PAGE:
Chinese E-commerce Platform Banned on Play Store for Selling Illicit Botox

Xiaohongshu, a social media and e-commerce platform in China (Photo via Internet)

Xiaohongshu, one of the world’s largest community e-commerce platforms, has been banned from Google’s Play Store. However, it is still available on Apple’s App store and on the Xiaomi app store.

Nanfang Metropolis Daily found that Xiaohongshu, a social media and e-commerce app, is becoming a distribution center for underground beauty practitioners. The micro-businesses posted public displays of sales of drugs illegal in China such as various face lifting drugs and human placentas.

“Hyaluronic acid injection, only 10 minutes, and you can also have a smooth skin,” is the kind of advertisement that you can expect to see on recommendation platforms such as Xiaohongshu.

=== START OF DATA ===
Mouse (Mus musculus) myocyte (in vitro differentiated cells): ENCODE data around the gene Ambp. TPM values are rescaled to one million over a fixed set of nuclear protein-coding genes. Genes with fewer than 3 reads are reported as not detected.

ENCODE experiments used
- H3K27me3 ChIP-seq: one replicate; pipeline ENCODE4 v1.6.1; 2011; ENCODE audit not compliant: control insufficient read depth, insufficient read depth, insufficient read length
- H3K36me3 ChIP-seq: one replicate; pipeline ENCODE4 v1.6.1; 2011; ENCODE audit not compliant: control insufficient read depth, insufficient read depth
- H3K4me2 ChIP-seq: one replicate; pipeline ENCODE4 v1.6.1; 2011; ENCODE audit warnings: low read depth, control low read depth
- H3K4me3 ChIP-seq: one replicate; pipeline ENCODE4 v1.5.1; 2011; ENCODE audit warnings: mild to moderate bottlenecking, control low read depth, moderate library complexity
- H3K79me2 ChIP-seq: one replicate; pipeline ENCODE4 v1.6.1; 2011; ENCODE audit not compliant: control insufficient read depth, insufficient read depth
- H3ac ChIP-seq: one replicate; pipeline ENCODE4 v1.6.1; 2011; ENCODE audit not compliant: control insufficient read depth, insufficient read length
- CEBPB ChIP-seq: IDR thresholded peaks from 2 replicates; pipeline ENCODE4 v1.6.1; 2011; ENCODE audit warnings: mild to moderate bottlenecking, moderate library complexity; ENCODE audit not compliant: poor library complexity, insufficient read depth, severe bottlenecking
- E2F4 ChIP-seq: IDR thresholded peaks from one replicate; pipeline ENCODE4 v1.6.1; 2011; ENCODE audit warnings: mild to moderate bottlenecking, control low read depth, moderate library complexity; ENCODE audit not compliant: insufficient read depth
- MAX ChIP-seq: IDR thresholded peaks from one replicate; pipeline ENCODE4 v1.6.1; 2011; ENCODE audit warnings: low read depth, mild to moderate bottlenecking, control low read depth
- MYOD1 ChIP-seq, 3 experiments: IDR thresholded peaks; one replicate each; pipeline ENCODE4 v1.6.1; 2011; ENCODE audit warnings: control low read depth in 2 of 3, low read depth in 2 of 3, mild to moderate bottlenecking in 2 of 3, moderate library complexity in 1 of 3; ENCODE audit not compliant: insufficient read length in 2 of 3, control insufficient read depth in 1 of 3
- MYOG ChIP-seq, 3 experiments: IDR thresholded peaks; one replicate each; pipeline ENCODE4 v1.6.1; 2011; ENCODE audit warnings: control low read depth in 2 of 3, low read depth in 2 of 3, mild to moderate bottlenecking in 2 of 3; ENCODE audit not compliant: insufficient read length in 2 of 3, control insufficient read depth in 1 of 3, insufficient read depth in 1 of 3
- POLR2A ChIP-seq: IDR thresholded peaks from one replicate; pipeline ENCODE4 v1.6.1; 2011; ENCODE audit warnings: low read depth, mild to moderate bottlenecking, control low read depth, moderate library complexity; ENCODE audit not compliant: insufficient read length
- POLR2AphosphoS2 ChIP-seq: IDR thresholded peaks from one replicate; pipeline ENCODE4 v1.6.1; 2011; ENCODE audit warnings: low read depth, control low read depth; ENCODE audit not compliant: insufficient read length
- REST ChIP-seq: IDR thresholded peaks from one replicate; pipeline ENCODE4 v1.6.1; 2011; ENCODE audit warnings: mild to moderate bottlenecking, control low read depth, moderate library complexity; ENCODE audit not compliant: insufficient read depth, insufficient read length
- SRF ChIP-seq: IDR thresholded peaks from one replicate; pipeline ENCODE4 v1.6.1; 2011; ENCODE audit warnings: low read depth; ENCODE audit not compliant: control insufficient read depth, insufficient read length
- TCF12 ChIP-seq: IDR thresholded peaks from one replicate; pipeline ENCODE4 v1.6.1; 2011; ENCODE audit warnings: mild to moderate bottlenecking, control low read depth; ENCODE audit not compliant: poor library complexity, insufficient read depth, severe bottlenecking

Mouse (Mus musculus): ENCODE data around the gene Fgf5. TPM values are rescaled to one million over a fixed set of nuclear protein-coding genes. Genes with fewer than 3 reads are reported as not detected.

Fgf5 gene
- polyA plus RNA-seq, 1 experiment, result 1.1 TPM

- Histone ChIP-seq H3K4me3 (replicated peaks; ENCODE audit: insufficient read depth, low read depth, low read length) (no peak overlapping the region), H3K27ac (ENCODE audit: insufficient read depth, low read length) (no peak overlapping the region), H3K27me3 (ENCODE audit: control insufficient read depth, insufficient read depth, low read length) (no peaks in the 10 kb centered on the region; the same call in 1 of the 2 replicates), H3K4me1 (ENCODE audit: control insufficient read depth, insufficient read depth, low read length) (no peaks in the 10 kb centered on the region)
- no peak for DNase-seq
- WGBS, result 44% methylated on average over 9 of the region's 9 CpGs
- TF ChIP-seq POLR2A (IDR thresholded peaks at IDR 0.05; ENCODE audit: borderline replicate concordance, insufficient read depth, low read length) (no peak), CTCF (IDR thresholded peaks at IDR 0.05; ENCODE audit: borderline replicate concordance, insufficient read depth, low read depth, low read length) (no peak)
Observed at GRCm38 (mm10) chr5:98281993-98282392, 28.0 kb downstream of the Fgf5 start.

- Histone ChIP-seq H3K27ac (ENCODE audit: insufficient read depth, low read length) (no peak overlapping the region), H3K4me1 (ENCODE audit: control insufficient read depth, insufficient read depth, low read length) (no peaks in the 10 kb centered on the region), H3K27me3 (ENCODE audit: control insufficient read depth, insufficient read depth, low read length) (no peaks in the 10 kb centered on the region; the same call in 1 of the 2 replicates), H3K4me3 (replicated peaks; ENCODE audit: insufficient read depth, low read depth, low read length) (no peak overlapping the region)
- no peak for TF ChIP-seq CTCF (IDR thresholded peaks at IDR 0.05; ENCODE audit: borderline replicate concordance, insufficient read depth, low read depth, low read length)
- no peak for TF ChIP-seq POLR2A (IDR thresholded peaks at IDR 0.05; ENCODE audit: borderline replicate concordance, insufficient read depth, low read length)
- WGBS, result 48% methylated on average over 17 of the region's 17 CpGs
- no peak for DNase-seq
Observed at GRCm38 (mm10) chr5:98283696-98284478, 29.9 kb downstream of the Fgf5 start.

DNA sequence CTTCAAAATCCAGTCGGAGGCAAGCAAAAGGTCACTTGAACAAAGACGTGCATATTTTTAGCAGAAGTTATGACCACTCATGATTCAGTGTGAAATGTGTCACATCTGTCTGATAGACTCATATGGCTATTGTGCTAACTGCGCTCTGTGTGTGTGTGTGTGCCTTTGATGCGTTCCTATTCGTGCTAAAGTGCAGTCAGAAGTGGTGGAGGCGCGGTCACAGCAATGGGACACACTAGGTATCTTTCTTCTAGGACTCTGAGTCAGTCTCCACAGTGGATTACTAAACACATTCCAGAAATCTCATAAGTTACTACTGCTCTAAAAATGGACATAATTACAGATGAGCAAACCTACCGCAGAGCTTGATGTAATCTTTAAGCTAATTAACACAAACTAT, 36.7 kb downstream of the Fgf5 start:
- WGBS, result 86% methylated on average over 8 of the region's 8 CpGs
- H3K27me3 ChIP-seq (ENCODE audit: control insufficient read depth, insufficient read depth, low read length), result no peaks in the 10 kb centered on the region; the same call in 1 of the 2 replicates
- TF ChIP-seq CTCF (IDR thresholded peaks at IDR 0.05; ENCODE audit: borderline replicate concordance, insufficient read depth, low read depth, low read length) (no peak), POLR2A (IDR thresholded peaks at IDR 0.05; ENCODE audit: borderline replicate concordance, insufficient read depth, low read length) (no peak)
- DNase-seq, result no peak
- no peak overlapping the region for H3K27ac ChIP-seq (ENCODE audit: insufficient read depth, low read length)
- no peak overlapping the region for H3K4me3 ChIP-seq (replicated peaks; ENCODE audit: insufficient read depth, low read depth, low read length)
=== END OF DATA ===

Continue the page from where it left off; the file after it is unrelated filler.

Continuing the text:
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In recent years, injection-based non-invasive beauty procedures, have grown in popularity among Chinese young people. On social media, there are many discussions about how to tweak one’s appearance. According to Sina’s “Microplastic Big Data Report 2017”, in 2017, China had over 10 million cosmetic procedures, surpassing Brazil and only second to US as the largest cosmetic surgery market in the world. Non-invasive treatments (i.e. micro-shaping) account for 60 percent of the total income of the cosmetic industry, and the growth rate is as high as 40 percent, which is much higher than for surgical treatments.

These advertisements are very profitable for Xiaohongshu as the demand for cosmetic substances keeps increasing. Many sellers seize the business opportunity and take on selling these illegal substances as a side hustle.

Beauty drugs have many brands and manufacturers, but not all brand products can enter China. Taking the botulinum toxin ,known as “face-lifting substance,” as an example, the current National Medicine Supervisory Bureau only approved two types of botulinum toxin for injection; Botulinum Toxin Type A (commercially known as Hengli) which is domestically produced by Lanzhou Institute of Biological Products and U.S.-imported Botox.